Intervention is vital to prevent the loss of our town centres
I first visited Muncie, Indiana in 1977, 25 years ago. It was my first visit to the US and, in spite of two days in New York City on route, it proved to be a trip that truly represented America. Muncie sits in the Bible belt, full square on flat land that seems to go on forever. Hoosier County is full of people that are not sure where London is, or indeed whether Europe is a country or a state. This is not their fault, as they have no newspaper and the TV stations only talk about Indiana, occasionally other parts of the US and very seldom anywhere else in the world!
This area gives new meaning to the words 'self-centred'! Muncie, a town of approximately 150,000 people, has long been used by marketing consultants to try out new ideas and products, because the town is seen to be the most representative in all the US of the average American. As a result, you can buy things in the town's shopping malls that cannot be seen anywhere else, as they sit on shelves waiting for the decision of the locals as to whether or not the rest of the world will ever see it. You cannot help but wonder what extraordinary things we have been denied as a result of Mr Average's preferences. Why didn't they take to the self-heating underpants? Sadly, we will never know.
In Muncie we can see very clearly the problems created by bad planning decisions in the past.Notably, the development of the out-of-town strip and the city-edge malls. The first out-of-town shopping centre in the world was built in Kansas City in 1923, and in actuality we can see that people got very excited when it was complete. Its success guaranteed, it would be copied, emulated and supposedly improved. It is worth noting that the first centre had no roof but open streets and squares. The separation of the later centres by turning them into total internal experiences removed them from the world and the geography they are a part of.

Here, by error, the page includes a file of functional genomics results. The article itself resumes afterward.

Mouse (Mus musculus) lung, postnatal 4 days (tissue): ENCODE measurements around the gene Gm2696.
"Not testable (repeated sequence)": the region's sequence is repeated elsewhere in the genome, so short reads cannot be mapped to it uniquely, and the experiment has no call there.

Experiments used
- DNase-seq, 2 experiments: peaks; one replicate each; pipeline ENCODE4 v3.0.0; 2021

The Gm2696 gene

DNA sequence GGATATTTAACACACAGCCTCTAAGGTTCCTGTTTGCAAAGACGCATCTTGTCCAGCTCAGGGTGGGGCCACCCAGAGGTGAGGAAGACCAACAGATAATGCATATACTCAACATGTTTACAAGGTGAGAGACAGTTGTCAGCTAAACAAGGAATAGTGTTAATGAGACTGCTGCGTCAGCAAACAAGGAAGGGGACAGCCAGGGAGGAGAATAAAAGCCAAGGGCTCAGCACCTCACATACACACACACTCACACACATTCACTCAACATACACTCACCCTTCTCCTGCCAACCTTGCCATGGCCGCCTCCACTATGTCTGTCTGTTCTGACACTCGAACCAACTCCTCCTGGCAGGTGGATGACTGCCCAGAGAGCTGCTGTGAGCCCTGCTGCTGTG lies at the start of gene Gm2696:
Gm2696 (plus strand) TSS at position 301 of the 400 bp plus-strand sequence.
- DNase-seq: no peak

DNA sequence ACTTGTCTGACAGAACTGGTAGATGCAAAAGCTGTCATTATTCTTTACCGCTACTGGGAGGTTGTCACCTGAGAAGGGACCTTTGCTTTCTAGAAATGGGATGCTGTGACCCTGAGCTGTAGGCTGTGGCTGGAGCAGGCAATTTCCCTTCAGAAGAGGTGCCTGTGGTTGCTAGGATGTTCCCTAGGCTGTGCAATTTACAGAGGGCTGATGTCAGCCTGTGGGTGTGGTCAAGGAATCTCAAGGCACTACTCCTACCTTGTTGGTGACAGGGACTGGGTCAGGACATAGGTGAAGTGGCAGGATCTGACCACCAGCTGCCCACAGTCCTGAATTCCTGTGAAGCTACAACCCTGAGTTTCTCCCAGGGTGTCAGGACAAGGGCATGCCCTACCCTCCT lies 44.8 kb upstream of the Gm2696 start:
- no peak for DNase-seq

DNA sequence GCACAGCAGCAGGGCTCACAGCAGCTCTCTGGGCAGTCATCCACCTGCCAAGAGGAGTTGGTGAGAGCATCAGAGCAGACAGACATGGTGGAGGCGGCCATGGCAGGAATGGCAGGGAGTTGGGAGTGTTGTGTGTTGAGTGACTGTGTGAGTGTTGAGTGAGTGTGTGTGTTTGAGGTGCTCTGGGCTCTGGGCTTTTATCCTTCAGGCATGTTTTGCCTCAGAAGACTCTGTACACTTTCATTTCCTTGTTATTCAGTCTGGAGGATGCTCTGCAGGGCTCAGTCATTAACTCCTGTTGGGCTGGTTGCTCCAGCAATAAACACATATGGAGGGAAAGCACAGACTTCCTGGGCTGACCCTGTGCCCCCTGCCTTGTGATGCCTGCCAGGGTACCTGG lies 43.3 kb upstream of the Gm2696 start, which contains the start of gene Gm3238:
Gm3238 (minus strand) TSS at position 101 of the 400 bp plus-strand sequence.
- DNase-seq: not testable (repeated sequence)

The effect on Muncie of this type of development was devastating to the town centre. Twenty five years ago when I walked through the town centre there was nothing. A church surrounded by a parking lot, shells of empty buildings and drunks. What is more surprising is that the city recognised the problem but continued to grant permission for more perimeter building. In 1982 they applied some landscaping lighting and street furniture to the town centre; this simply made life more comfortable for the drunks. Nothing happened.
The architecture department at Ball State University established a neighbourhood urban studio, where it conducted many exercises and discussions over a long period of time - and yet the change did not happen.
Ironically today, the premises used by the studio have now opened as a first-class restaurant, where, unusually for the Midwest, you want to eat at a slow pace. Women have always understood that the way to a man's heart is through the stomach and the same is true of towns with lost town centres.
The presence of this one restaurant sounds as though I am getting overexcited, but it means that people are beginning to learn how to use the town centre again. I observed that a bicycle shop is also about to open and above it there are, under construction, loft apartments that are already sold before completion. I am delighted, although I regret that this start has taken 25 years, which proves to me that central and local government intervention is required in large helpings. I don't want to wait that long for Barnsley.
WA, from seat 7F, flight No AC 8011 Indiana to Toronto